Lamna nasus

Common Name


Year Described

Bonnaterre, 1788


Upper jaw: 22-31 rows
Lower jaw: 24-29 rows

A large, stocky and robust shark. Snout relatively long and pointed. Eye very large. Nostrils midway between mouth and snout tip. Mouth wide and curved. Labial furrows distinct. Teeth narrow and asymmetrical with smooth edges and small lateral cusps. Gill slits number five and are long (1/2 of body depth). Posterior two slits compressed together before pectoral fin base. Body tapering posteriorly. Caudal peduncle much wider than tall with a high lateral keel and prominent secondary keels. First dorsal fin origin over free rear tip of pectoral fin. D1 convex on rear edge. Second dorsal fin tiny. Pectoral fin large and falcate with a concave rear margin. Pelvic fin larger than D2 and far behind level of D1. Anal fin about the size of D2 and originates immediately below D2. Caudal fin with precaudal pits above and below. Caudal fin lunate with a long lower lobe and a small notch on upper lobe.


Dorsum steel gray, brown-gray or blue-gray, becoming abruptly gray on flanks and whitish on belly. No markings on body or fins. Rear tips of fins white. Rest of fins body colored. Eye black.


Mature adults from 195-245cm TL. Maximum size possibly over 350cm TL. Juveniles at least 60cm TL. Females average larger than males.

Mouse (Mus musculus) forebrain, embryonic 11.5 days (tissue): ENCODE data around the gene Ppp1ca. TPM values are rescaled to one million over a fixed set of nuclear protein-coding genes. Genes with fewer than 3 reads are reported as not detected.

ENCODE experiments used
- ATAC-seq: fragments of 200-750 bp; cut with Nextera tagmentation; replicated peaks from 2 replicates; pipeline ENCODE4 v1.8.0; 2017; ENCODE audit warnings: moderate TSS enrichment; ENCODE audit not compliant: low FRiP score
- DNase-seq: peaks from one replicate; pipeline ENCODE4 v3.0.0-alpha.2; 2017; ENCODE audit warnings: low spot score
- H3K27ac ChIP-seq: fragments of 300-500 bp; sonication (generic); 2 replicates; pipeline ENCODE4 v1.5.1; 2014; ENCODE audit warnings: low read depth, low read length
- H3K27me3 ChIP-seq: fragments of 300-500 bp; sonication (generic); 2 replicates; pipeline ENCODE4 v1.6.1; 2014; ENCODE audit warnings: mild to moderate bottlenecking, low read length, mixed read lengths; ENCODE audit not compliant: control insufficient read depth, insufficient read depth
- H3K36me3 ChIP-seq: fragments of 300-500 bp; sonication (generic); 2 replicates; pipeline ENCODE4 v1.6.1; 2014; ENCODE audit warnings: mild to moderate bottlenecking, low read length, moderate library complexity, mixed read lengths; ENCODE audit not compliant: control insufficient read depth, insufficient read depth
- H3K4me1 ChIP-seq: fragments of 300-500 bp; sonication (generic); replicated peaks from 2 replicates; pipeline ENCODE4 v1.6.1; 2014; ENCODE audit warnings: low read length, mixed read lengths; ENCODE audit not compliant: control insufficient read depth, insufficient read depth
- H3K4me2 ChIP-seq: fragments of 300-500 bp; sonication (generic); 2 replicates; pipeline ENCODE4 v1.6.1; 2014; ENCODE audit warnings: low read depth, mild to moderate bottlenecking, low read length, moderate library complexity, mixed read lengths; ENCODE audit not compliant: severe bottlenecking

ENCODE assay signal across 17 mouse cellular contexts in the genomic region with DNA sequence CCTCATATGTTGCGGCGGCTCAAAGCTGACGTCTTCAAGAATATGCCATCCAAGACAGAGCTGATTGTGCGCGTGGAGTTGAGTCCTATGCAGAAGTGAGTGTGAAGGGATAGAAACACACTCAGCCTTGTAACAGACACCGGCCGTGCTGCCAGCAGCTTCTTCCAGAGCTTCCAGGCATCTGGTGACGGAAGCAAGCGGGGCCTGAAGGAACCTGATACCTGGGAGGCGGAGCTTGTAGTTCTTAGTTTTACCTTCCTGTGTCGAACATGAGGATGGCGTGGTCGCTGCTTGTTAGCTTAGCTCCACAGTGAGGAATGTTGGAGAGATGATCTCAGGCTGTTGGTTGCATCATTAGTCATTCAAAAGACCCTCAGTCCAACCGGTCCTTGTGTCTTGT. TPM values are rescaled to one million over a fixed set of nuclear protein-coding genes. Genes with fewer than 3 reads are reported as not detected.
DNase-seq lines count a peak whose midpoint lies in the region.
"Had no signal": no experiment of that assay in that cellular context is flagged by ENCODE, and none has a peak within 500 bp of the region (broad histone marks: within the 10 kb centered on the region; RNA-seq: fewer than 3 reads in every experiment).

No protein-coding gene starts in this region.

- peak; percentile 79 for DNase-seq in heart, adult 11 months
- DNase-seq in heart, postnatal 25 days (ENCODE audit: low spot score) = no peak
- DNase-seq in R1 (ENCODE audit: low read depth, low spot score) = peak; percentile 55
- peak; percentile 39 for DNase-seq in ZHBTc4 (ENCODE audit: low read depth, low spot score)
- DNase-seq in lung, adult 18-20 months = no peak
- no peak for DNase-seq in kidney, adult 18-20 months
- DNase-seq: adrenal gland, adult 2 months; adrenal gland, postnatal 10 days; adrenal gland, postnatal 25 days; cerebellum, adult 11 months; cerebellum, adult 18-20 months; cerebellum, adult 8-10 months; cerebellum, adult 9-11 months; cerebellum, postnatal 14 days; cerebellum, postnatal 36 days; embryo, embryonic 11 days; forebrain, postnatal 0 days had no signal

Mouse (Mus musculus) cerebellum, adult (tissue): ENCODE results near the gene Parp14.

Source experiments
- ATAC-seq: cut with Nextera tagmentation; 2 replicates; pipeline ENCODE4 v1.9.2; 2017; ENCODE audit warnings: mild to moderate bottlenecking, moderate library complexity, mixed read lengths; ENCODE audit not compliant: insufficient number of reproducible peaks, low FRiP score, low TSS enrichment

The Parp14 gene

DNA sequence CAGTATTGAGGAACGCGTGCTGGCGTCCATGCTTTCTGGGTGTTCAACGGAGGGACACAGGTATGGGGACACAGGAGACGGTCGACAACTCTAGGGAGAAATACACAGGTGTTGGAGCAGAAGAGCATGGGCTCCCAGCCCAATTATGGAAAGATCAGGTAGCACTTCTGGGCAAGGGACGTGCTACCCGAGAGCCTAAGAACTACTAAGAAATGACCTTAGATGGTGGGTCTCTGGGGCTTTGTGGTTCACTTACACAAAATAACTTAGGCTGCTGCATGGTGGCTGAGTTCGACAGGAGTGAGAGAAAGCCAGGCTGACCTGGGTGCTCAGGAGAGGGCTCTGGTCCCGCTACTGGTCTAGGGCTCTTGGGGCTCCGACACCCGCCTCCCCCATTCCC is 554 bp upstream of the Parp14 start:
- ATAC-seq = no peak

Found in cold temperate waters from the surface to over 1800m. It is both coastal and pelagic. Mostly feeds on fish and squids.


Greenland to North Carolina, but mostly north of New Jersey. Also disjunct in the south Atlantic from S. Brazil to Argentina.


Castro, J.I. 2011. The Sharks of North America. Oxford University Press, 640 pp.

Ebert, D. A., & M. Dando. 2020. Field Guide to Sharks, Rays & Chimaeras of Europe and the Mediterranean. Princeton University Press. 2020.

Other Notes

More study is needed to determine if the southern hemisphere population is a distinct species because there is no connectivity between the two disjunct populations. This species is closely related to the North Pacific Lamna ditropis. Separate N. Pacific, N. Atlantic, and southern circumglobal species would fit the biogepographic pattern seen in many oceanic fishes (Lampris, Thunnus, etc.).